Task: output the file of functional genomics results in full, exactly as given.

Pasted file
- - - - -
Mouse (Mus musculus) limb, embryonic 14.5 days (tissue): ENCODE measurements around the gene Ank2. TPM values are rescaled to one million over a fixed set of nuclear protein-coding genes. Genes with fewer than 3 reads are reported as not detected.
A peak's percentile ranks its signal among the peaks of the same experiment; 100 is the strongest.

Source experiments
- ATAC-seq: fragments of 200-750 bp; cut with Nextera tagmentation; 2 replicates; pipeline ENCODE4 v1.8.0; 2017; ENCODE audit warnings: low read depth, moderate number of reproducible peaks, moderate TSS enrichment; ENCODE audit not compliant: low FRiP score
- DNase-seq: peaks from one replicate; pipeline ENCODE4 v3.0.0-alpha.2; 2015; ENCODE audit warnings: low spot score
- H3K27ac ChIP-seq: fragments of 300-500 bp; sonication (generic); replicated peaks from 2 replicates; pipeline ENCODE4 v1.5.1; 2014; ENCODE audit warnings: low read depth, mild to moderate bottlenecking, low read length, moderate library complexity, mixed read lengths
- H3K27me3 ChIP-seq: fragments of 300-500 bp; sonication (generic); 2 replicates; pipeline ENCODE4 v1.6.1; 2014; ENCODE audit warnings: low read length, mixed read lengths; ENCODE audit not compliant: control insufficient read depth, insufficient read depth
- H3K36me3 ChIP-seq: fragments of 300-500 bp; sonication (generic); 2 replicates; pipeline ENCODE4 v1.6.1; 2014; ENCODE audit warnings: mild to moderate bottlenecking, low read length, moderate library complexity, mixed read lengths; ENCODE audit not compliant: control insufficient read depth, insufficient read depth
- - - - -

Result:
Mouse (Mus musculus) limb, embryonic 14.5 days (tissue): ENCODE measurements around the gene Ank2. TPM values are rescaled to one million over a fixed set of nuclear protein-coding genes. Genes with fewer than 3 reads are reported as not detected.
A peak's percentile ranks its signal among the peaks of the same experiment; 100 is the strongest.

Source experiments
- ATAC-seq: fragments of 200-750 bp; cut with Nextera tagmentation; 2 replicates; pipeline ENCODE4 v1.8.0; 2017; ENCODE audit warnings: low read depth, moderate number of reproducible peaks, moderate TSS enrichment; ENCODE audit not compliant: low FRiP score
- DNase-seq: peaks from one replicate; pipeline ENCODE4 v3.0.0-alpha.2; 2015; ENCODE audit warnings: low spot score
- H3K27ac ChIP-seq: fragments of 300-500 bp; sonication (generic); replicated peaks from 2 replicates; pipeline ENCODE4 v1.5.1; 2014; ENCODE audit warnings: low read depth, mild to moderate bottlenecking, low read length, moderate library complexity, mixed read lengths
- H3K27me3 ChIP-seq: fragments of 300-500 bp; sonication (generic); 2 replicates; pipeline ENCODE4 v1.6.1; 2014; ENCODE audit warnings: low read length, mixed read lengths; ENCODE audit not compliant: control insufficient read depth, insufficient read depth
- H3K36me3 ChIP-seq: fragments of 300-500 bp; sonication (generic); 2 replicates; pipeline ENCODE4 v1.6.1; 2014; ENCODE audit warnings: mild to moderate bottlenecking, low read length, moderate library complexity, mixed read lengths; ENCODE audit not compliant: control insufficient read depth, insufficient read depth